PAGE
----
How to cook rice?

1. The best rice to use for separate, fluffy grains is basmati. This has long, thin, pointed grains, and is more expensive than others but, since cooking is about flavour, it is the one to buy as it has a far superior taste. Always measure rice by volume and not by weight: use a measuring jug and measure 2½ fl oz (65 ml) per person (5 fl oz/150 ml for two, 10 fl oz/275 ml for four and so on). The quantity of liquid you will need is roughly double the volume of rice; so 5 fl oz (150 ml) of rice needs 10 fl oz (275 ml) of hot water or stock.

2. The very best utensil for cooking fluffy, separate rice is a frying pan with a lid. Over the years I have found that the shallower the rice is spread out during cooking, the better. Buying a 10 inch (25.5 cm) pan with a lid would be a good lifetime investment for rice cooking. Failing that, try to find a large saucepan lid that will fit your normal frying pan. First cook some onions, which can provide extra flavour but are not a necessity as rice can be cooked quite simply in water. Then add the rice, which doesn't need to be washed because it is thoroughly cleaned at the milling stage, and washing it removes some of the nutrients (anyway the high temperature of the cooking will purify it). Turn the grains over in the pan until they are nicely coated and glistening with oil. This helps to keep the grains separate.

3. The next stage is to add the boiling water to the pan (to save time I always pour it into the measuring jug straight from a boiling kettle). Stock is an excellent alternative particularly if the rice is to be served with chicken (use chicken stock) or beef (use beef stock), and for fish a fish stock is particularly good. I don't recommend stock cubes, as I find them too strong, masking the delicate flavour of the rice. Also don't forget to add salt; about 1 level teaspoon to every 5 fl oz (150 ml) of rice.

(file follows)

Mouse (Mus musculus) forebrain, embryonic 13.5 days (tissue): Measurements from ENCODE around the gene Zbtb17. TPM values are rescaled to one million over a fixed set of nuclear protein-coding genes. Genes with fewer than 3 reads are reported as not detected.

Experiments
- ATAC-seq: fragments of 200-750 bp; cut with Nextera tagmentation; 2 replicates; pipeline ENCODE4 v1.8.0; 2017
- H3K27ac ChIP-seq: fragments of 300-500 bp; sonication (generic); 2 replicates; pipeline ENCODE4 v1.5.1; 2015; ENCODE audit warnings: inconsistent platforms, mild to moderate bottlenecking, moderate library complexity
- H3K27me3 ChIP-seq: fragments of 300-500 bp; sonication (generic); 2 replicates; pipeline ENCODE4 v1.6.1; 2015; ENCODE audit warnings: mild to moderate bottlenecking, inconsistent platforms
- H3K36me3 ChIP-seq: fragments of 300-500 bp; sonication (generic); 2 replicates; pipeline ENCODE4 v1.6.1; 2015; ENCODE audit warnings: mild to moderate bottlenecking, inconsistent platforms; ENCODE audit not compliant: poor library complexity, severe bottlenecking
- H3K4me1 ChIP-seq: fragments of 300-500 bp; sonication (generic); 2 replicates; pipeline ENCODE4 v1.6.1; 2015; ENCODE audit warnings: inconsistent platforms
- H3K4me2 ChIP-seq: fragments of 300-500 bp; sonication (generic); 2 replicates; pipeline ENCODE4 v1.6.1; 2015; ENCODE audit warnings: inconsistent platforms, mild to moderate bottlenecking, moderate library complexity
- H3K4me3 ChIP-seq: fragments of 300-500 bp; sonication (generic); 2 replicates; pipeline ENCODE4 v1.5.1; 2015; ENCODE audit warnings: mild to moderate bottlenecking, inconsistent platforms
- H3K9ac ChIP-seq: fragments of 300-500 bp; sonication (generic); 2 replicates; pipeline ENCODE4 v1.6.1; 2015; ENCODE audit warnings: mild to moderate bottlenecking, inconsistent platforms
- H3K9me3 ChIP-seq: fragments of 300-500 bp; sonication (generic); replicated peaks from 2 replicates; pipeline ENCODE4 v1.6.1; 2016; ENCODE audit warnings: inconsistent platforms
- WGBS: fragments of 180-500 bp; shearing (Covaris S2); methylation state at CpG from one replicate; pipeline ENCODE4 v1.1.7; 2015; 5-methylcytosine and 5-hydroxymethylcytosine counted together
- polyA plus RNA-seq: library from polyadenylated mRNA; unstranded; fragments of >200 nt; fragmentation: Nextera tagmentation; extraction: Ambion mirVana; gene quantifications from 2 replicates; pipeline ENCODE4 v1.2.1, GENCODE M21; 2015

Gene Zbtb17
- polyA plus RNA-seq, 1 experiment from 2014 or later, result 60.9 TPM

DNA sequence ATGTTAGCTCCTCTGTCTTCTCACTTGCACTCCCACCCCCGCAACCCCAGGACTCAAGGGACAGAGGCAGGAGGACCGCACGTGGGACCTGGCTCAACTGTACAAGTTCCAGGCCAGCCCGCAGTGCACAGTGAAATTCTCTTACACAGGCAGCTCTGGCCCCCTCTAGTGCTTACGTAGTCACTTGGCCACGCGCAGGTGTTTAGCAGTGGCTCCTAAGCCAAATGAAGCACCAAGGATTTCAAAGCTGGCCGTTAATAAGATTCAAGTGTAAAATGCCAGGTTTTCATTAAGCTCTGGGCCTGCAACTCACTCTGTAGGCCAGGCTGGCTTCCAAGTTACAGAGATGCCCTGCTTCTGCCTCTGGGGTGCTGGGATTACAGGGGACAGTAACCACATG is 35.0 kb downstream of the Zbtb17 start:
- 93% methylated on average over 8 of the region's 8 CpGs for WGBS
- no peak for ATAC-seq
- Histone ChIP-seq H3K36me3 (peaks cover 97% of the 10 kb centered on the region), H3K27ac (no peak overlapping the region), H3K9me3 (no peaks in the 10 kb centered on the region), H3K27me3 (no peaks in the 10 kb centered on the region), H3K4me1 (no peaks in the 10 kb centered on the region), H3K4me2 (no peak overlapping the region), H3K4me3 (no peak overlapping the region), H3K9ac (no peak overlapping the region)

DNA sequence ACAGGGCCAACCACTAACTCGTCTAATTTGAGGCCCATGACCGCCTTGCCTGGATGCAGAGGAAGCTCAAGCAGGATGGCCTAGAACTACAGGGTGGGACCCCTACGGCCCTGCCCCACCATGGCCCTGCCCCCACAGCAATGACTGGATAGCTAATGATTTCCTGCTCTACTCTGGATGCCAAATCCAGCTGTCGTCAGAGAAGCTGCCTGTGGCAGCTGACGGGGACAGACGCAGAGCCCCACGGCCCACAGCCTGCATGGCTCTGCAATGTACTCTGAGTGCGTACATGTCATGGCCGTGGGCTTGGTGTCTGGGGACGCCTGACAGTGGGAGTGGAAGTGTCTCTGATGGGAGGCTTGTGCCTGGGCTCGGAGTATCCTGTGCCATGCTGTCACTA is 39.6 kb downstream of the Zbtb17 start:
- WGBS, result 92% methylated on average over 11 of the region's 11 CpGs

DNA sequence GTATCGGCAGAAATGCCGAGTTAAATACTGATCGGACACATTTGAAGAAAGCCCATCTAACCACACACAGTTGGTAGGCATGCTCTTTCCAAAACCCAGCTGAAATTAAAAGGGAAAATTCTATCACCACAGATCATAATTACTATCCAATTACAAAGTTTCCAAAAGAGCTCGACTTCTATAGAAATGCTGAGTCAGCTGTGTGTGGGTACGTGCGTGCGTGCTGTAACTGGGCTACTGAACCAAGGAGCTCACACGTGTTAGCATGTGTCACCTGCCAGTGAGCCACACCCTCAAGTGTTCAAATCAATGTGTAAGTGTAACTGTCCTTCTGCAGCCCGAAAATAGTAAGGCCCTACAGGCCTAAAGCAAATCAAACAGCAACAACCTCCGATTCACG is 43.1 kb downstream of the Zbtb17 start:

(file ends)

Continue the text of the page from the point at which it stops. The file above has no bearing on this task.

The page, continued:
4. Once the hot liquid has been added, stir once only as you don't want to break the delicate grains – this releases the starch and results in sticky rice, spoiling it utterly. Because people get nervous and anxious, or because they just have a habit of stirring things, this is the fatal flaw.

5. Cover with the lid and turn the heat down to its lowest setting. Leave it alone – once the lid is on, set the timer and go away! If you lift the lid and let the steam out you can slow down the cooking process, and rice should always be cooked as briefly as possible. Give white rice 15 minutes and brown rice 40 and use a timer – overcooking is what spoils rice. The best way to test if it is cooked is simply to bite a grain. Another way is to tilt the pan and, if liquid collects at the edge, it will need a couple more minutes' cooking.

6. When the rice is cooked, remove the lid, turn the heat off and place a clean tea cloth over the pan for 5-10 minutes. This will absorb the steam and help keep the grains dry and separate. Just before serving, use the tip of a skewer or a fork to lightly fluff up the grains.


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